Cop loses appeal but court cites bail extension blunder
In striking out an appeal last week on the basis that it was filed out of time, the Court of Appeal empathised with Detective Constable Oneil Barrett and his lawyer for the judicial blunder of having his bail extended after he was sentenced.
Barrett was convicted in January 2020 in the St Catherine Parish Court of attempting to pervert the course of justice and was fined $150,000 or three months’ imprisonment.
He made several appearances before different judges until the fine was paid on November 30, 2020. The written notice of appeal was filed on December 17, 2020, in the St Catherine Parish Court and the appeal was heard on March 6 last year.
The Court of Appeal, comprising Justices Paulette Williams, Vivienne Harris, and Kissock Laing (acting), said in the written judgment that it was beyond debate that a defendant who intends to appeal the conviction or sentence from a Parish Court either give verbal notice of appeal during the sitting when the judgment is delivered or file a written notice of appeal with the clerk of the courts for the parish within 14 days of the date of the delivery of judgment.
It was the court’s finding that the parish judge erred when she imposed the fine and then extended Barrett’s bail to return to court to pay.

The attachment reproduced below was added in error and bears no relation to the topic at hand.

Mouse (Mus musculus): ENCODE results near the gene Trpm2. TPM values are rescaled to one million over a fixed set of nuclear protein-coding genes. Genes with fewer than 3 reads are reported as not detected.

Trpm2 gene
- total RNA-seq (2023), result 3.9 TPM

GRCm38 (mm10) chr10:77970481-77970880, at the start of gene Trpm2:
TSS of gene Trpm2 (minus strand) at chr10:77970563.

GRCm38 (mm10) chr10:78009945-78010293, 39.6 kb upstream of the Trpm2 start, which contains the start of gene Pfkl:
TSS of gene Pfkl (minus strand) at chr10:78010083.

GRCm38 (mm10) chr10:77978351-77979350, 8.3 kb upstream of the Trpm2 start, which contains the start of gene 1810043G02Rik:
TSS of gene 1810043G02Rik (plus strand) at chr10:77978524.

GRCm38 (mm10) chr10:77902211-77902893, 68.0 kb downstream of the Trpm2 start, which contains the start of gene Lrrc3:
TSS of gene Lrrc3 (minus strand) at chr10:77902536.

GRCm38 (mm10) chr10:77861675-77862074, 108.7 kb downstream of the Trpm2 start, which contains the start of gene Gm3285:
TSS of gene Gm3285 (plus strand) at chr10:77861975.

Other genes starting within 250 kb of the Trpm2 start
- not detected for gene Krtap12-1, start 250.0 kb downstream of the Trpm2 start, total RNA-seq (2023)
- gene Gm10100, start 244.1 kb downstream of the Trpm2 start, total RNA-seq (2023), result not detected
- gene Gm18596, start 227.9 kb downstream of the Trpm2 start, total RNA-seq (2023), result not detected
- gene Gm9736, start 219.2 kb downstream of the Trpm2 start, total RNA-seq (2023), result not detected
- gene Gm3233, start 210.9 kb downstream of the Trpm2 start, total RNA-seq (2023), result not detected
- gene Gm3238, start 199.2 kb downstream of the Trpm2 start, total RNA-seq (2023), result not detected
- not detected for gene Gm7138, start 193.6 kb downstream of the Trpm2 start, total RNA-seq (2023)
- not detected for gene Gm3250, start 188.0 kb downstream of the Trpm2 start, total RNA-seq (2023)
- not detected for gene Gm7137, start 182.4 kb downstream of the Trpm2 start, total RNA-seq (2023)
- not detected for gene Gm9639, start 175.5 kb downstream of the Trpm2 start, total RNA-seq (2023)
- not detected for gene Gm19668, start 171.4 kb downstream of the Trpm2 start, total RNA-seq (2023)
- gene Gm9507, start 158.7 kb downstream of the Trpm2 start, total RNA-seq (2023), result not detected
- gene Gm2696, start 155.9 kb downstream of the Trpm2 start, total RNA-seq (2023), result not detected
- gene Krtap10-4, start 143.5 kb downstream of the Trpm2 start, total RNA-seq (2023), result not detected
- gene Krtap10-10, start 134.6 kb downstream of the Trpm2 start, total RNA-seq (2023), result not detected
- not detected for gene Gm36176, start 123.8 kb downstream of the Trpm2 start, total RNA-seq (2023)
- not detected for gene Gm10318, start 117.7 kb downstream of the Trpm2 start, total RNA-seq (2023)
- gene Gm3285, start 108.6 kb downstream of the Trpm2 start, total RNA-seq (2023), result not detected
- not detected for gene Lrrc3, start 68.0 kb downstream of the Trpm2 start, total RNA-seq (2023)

“Before concluding on this issue, we also thought it was fitting that we should remind trial judges that once a judge imposes sentence, the matter is at an end and he or she is functus official. The principle ought to be known by now,” the court ruled.
While preparing the judgment, the court said it found certain anomalies and requested the record from the parish court.
The records disclosed that the fine was not paid when Barrett appeared in court on November 27, 2020, and he was remanded.
The court said that when the fine was paid three days later, it was endorsed on the information that Barrett had his bail restored and extended to December 21, 2020. The court said Barrett’s matter was set before different judges who extended his bail to return to court on several occasions. There was therefore no continuity before the judge who tried the case and that may have contributed to the confusion regarding the date the case was finally disposed of, the court said.
The court found that the blunder was further exacerbated when, on December 21, 2020, the fine seemed to have been “reimposed” with a notation on the court sheet that it was previously paid.
The Court of Appeal said the outcome of the case demonstrated the necessity for attorneys-at-law and litigants to familarise themselves with the relevant provisions of the Judicature (Parish Courts) Act concerning criminal appeals.
“It also underscores for trial judges, whether of the Parish or Supreme courts, to strictly adhere to the relevant law and procedure when exercising their discretion to allow or extend time to pay a fine,” the court said.
Barrett was assigned, along with another cop, to investigate the murder of recording artiste Dacia McCalla, also known as ‘Nanny Mystic’. The entertainer was shot and killed on November 15, 2016, in Jericho district, Linstead, St Catherine.
A potential witness was interviewed but purportedly demanded $30,000 to sign the statement, Barrett said.
Barrett reportedly had several conversations on WhatsApp with an overseas-based sister of the deceased about the payment to the witness.
The deceased’s sister reported the matter to the police and Barrett was arrested and charged in October 2018. The contents of the messages were captured in a digital forensic report and admitted into evidence.